Re: an article on the creationist's plea "teach the controversy"

From: Kevin Rocap (
Date: Wed Oct 13 2004 - 07:34:16 PDT

Dear Michael and Judy,

So then creationism vs. evolution is not a *scientific* controversy, so
does not deserve to be taken up in "science class", but it is a
controversy that has a place somewhere else in the curriculum? Like in
a course on ethics and perspectives on human history/development or in a
course on social issues?

And separately, if not creationism and religion, then, as Judy suggests
we need an ethics of another kind taught in school? But would that
incorporation of ethics into the curriculum also exclude religious
ethics (separation of Church and State and all)?

I've purposely framed these as questions, as I'm not advocating here,
and am curious at what the uptake might be.

In Peace,

Judy Diamondstone wrote:

> Well, Steve, you addressed your harangue to Michael, but I will jump
> in regardless. I agree with you, with one caveat, which I tried to
> introduce previously. Science does not answer questions of what is
> good for us. Scientists funded by pharmaceutical & oil & etc.
> companies or the defense department use science to water down
> environmental and consumer protection regulations. Science is not,
> then, a good-in-itself, a responsible guide to practice -- ought we
> shuttle questions of 'the good' to different disciplines? I would
> argue that we need to integrate the varied life projects that we as
> cultural-historical beings face. I am not arguing for religion in the
> schools, but for rigorous attention to questions of 'whole-ness' --
> ethics. The ethics of how we deal with difference seems implicated
> here, as well. Not religion, but what?
> -----Original Message-----
> From: Steve Gabosch []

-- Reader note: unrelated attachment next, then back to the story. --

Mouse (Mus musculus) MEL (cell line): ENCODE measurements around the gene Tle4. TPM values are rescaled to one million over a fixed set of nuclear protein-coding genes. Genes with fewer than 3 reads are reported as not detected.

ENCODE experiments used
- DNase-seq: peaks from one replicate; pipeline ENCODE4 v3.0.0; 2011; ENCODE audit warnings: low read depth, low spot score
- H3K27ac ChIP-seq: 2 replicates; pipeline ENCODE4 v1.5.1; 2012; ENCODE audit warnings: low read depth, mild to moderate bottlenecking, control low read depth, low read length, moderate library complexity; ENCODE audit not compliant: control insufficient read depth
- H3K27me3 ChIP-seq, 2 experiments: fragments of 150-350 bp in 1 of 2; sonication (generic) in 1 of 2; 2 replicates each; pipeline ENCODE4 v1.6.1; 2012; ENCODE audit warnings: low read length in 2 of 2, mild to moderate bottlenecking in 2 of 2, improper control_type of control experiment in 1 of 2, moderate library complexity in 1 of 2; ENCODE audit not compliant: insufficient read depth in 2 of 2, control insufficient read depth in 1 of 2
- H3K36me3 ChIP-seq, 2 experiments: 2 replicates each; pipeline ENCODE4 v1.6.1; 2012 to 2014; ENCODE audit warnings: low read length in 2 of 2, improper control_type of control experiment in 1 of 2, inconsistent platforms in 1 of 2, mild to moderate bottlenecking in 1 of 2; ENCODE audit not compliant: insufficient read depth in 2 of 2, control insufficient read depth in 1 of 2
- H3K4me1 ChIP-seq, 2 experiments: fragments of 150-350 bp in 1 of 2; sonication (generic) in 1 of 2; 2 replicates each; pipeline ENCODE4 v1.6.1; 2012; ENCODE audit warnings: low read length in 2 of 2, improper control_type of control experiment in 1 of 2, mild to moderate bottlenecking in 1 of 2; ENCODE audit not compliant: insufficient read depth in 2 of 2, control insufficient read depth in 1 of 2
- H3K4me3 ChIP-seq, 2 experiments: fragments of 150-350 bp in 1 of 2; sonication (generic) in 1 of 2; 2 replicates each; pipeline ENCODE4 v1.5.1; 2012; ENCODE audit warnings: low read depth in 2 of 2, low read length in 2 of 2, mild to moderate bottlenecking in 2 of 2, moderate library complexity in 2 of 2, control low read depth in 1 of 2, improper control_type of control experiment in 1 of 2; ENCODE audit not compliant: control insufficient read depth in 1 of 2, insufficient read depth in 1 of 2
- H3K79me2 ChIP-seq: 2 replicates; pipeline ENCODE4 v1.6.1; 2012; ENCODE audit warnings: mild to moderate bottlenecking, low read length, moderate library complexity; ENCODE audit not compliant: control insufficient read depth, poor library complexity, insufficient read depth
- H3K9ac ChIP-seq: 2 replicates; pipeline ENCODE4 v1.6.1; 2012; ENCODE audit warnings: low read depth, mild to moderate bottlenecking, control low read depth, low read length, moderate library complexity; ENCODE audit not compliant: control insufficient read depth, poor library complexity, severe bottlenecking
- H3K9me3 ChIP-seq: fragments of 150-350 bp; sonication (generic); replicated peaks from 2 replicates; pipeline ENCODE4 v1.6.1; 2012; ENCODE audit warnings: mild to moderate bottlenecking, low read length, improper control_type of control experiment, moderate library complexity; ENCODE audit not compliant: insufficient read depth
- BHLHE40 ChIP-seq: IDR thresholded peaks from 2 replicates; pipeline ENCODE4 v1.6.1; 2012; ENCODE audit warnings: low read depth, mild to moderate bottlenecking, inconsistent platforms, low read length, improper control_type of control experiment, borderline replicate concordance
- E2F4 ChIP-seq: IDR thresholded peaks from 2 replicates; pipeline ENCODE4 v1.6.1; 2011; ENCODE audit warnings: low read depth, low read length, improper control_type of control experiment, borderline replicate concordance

> Sent: Wednesday, October 13, 2004 5:52 AM
> To:
> Subject: RE: an article on the creationist's plea "teach the controversy"
> Hi Michael,
> Forgive me, this creation vs evolution discussion gets me a little
> fired up. Allow me a few moments to pontificate. I think the
> traditional arguments you outline that originally pushed religion
> out of education are weak and unable to successfully withstand the
> new waves of anti-scientific arguments that are challenging the
> teaching of science in public education today. Some of the
> difficulties some people today face answering the creationists and
> other anti-science tendencies may lie in not having a clear enough
> understanding of how science is different from religion, and how
> religion in no way fulfills the necessary roles science does. The
> old arguments you cite are no longer adequate. The achievement of
> "consensus" and the formulation of irrefutable "scientific proofs"
> are not what makes it necessary for the modern citizen to
> understand and participate in science or for the public schools to
> teach it. This is an inadequate (and unrealistic) defense of
> science in our time, in my opinion. What makes science necessary
> is mechanized agriculture, industry and modern social organization
> - often referred to as modern "technology". These cannot be
> operated at all, let alone responsibly, without a
> scientifically-oriented world population. And today's planet of 6
> billion plus people cannot be sustained without these technologies
> (in some form), which as things currently stand, is leaving
> billions woefully poverty-stricken and the environment in a death
> spiral. To truly thrive, enormous changes are needed - and
> science is absolutely necessary for learning how to make these
> changes. Take the issues of clean water, sanitation, and
> electrification - or any issues you please. How can humanity rise
> to these challenges without using science: debating ideas,
> experimenting with different solutions, pooling experiences?
> Religion, on the other hand, which I believe people have every
> right to practice as they choose, is useless in this regard. As I
> see it, religion is not any kind of an alternative option to
> science in any way whatsoever. Religion is something entirely
> different. Religion and science are as different from one another
> as the children's book Chitty Chitty Bang Bang is different from